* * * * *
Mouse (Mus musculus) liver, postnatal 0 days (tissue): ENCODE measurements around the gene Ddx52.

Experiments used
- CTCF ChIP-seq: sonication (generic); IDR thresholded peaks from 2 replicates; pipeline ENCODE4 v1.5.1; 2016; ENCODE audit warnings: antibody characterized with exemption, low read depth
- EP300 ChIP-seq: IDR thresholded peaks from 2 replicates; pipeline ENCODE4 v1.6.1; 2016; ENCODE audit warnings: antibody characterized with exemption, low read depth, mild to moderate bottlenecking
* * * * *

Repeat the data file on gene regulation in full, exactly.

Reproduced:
Mouse (Mus musculus) liver, postnatal 0 days (tissue): ENCODE measurements around the gene Ddx52.

Experiments used
- CTCF ChIP-seq: sonication (generic); IDR thresholded peaks from 2 replicates; pipeline ENCODE4 v1.5.1; 2016; ENCODE audit warnings: antibody characterized with exemption, low read depth
- EP300 ChIP-seq: IDR thresholded peaks from 2 replicates; pipeline ENCODE4 v1.6.1; 2016; ENCODE audit warnings: antibody characterized with exemption, low read depth, mild to moderate bottlenecking